How to Become a Consumer Psychologist
Individuals who graduate from an accredited psychology degree program can become a consumer psychologist. This field of psychology is a specialty area that studies how people’s thoughts, beliefs, feelings, and perceptions have an influence on the way that they buy and relate to goods and services. One formal definition of consumer psychology is that it studies individuals, groups, or organizations and the processes that they use in order to select, secure, use, and dispose of products, services, experiences, and/or ideas to satisfy their needs, along with the impact that these processes will have on both the consumer and society. This area is oftentimes considered to be a sub-specialty of industrial-organizational psychology.
What degree is required to become a consumer psychologist?
Many entry-level jobs in consumer psychology will require that an individual complete at least a bachelor’s degree in psychology. The positions that may be found at this level include the planning of, conducting, and interpreting the results of market research campaigns. Those who intend on pursuing more advanced positions in consumer psychology will typically need to complete a master’s degree in psychology or a doctorate degree that focuses on an area related to consumer psychology.
Many who earn a doctoral degree do so through accredited institutions that offer programs in industrial-organizational psychology. Practicing psychologists also need a license or certification. According to the Society for Industrial and Organizational Psychology, those who wish to gain licensure for the practice of psychology must meet several requirements set by all states. These include obtaining a Ph.D. or Psy.D. from an accredited university, completing supervised work for a period of time by a licensed psychologist, obtaining a qualifying score on the EPPP, and passing an oral exam that is conducted by a state board.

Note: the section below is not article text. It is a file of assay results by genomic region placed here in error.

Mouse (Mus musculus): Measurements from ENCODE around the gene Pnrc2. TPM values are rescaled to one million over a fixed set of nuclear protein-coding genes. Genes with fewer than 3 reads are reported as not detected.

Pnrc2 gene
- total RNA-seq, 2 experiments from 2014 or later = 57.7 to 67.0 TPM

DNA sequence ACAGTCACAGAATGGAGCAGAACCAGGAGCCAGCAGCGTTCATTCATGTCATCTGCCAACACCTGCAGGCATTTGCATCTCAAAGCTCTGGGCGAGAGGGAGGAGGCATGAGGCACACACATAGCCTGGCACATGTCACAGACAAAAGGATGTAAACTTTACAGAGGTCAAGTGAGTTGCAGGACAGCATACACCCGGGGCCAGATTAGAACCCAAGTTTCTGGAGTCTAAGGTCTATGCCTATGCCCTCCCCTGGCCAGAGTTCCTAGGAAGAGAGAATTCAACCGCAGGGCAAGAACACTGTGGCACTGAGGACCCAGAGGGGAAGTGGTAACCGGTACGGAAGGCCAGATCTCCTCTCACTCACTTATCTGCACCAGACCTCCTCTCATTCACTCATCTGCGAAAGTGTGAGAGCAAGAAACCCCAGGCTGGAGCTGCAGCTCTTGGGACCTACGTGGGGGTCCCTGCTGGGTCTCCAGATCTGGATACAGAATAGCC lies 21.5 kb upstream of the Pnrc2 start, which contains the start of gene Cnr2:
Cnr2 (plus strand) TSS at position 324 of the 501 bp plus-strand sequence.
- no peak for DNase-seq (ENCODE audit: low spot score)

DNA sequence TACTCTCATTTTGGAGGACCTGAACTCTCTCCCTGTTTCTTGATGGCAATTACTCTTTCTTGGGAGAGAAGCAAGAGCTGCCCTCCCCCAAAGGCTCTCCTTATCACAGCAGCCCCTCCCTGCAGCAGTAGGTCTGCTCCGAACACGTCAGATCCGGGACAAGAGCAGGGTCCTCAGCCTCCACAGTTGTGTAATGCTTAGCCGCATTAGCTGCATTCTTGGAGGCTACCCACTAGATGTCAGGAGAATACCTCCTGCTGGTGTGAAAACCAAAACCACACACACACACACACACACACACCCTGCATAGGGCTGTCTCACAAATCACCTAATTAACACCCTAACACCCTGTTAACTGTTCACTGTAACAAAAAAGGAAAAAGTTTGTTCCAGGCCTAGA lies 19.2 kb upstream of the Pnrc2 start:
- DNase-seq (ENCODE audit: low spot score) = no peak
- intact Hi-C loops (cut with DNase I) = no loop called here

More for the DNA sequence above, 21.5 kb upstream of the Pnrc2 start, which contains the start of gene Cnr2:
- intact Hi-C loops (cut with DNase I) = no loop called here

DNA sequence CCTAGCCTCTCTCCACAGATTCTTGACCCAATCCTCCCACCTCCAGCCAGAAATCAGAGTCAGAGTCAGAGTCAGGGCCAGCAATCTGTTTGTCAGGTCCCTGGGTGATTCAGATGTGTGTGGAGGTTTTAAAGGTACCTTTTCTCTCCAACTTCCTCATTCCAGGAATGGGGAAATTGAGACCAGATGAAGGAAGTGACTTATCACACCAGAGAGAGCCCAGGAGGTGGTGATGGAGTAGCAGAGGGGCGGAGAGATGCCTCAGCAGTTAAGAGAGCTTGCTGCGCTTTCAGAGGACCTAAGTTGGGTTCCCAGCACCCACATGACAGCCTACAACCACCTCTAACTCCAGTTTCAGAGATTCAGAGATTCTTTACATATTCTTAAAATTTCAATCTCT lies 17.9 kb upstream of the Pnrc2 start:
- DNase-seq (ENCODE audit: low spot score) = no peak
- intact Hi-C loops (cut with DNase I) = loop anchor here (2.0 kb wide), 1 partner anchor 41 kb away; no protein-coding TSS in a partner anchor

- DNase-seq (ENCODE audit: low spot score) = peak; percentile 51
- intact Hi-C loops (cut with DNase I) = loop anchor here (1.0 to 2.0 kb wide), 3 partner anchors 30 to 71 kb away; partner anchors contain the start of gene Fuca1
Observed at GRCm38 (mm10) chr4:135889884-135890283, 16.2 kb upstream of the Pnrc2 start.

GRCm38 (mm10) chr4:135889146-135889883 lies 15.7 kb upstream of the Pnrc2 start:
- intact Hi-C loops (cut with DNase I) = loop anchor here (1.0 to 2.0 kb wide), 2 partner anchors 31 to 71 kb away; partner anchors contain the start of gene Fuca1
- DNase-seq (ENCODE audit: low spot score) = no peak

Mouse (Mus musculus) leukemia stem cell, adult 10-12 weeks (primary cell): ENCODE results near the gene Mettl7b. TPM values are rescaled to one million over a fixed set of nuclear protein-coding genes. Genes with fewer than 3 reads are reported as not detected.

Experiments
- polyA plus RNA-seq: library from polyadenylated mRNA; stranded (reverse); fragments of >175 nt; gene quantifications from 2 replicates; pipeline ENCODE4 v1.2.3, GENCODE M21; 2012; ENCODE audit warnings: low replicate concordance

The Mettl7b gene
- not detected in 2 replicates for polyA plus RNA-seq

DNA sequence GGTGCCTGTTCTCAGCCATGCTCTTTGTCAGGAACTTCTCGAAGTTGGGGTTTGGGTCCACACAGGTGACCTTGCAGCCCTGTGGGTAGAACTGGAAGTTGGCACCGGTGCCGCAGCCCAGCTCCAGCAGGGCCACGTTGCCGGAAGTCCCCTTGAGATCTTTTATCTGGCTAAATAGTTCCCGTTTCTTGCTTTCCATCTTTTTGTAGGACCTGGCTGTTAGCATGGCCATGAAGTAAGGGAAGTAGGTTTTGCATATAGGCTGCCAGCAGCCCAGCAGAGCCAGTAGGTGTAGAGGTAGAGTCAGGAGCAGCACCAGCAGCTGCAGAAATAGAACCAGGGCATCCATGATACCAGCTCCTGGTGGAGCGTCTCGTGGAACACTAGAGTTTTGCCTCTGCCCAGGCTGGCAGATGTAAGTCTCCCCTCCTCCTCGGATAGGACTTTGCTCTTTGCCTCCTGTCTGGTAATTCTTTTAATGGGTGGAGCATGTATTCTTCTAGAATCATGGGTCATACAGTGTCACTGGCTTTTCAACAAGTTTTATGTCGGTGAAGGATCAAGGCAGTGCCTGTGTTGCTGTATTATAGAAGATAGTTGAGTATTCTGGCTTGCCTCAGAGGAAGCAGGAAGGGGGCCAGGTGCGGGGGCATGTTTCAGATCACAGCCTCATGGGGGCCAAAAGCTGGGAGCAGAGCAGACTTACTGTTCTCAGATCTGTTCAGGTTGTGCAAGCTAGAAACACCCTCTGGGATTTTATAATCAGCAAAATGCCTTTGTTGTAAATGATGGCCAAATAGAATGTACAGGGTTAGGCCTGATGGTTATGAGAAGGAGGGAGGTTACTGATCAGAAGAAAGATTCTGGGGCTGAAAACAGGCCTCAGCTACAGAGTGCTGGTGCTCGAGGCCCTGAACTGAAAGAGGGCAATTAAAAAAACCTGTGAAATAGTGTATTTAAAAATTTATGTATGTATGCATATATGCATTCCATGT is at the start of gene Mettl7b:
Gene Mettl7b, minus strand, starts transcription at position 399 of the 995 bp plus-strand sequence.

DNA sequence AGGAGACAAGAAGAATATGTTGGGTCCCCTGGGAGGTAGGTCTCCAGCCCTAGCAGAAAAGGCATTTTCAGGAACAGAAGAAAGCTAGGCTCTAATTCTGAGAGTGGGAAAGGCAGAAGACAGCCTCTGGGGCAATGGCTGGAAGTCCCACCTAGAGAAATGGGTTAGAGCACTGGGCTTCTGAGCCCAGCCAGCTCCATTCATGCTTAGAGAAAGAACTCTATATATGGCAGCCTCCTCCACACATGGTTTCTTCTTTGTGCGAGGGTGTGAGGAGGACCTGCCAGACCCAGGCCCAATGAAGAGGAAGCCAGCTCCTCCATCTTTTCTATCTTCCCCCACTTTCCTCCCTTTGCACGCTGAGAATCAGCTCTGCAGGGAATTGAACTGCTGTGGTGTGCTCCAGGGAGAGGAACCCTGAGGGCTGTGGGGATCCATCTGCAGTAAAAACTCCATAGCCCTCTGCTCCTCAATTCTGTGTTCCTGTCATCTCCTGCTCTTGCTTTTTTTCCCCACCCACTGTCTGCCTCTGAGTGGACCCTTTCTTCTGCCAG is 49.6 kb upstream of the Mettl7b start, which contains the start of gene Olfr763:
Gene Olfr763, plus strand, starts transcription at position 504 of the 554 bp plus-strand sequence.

How long does it take to become a consumer psychologist?
Becoming a consumer psychologist will require the completion of one’s doctoral degree in psychology. While the educational requirements may take between four and seven years to complete, the exact time frame will depend upon whether a student attends their scholastic program on a full-time or a part-time basis. In addition, there could also be another time factor that is involved with the completion of the individual’s dissertation, as well as a period of time that must be spent fulfilling clinical and/or internship requirements. With the vast access to the Internet, today there are also many online psychology programs that may help in fulfilling a student’s degree requirements in a more convenient manner. These programs could help an individual to obtain their degree in psychology faster, as the time allotted for course work and study may be more flexible. This can be especially beneficial to those who have work and/or family obligations to tend to while they are also completing their consumer psychology degree requirements.
Also factoring into the time it takes to become a consumer psychologist is the period for licensure. This is because after completing the supervised work requirements, an individual pursuing a career as a consumer psychologist may need to obtain a license to practice. This can be done by passing the Examination for Professional Practice of Psychology (EPPP), a 175-question exam. In addition, most states will require the passing of a separate oral exam prior to qualifying an individual for licensure. It is often necessary to obtain letters from other professionals in the field that speak to the individual’s ability to practice.
What is a consumer psychologist’s salary?
According to the U.S. Bureau of Labor Statistics (BLS), the median annual wage for psychologists overall as of May 2010 was $68,640. However, because the median annual wage for industrial-organizational psychologists was more than $87,000 at that time, consumer psychologists can earn an income that is well above the overall overage for psychologists. A large number of consumer psychologists work for scientific, management, and technical consulting firms.